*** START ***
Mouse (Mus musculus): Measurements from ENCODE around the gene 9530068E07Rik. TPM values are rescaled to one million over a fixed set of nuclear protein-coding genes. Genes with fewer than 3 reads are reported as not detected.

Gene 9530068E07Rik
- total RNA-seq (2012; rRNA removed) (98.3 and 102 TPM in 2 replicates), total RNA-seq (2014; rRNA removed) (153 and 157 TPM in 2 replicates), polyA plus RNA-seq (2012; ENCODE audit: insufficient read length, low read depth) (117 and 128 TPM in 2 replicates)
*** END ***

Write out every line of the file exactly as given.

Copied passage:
Mouse (Mus musculus): Measurements from ENCODE around the gene 9530068E07Rik. TPM values are rescaled to one million over a fixed set of nuclear protein-coding genes. Genes with fewer than 3 reads are reported as not detected.

Gene 9530068E07Rik
- total RNA-seq (2012; rRNA removed) (98.3 and 102 TPM in 2 replicates), total RNA-seq (2014; rRNA removed) (153 and 157 TPM in 2 replicates), polyA plus RNA-seq (2012; ENCODE audit: insufficient read length, low read depth) (117 and 128 TPM in 2 replicates)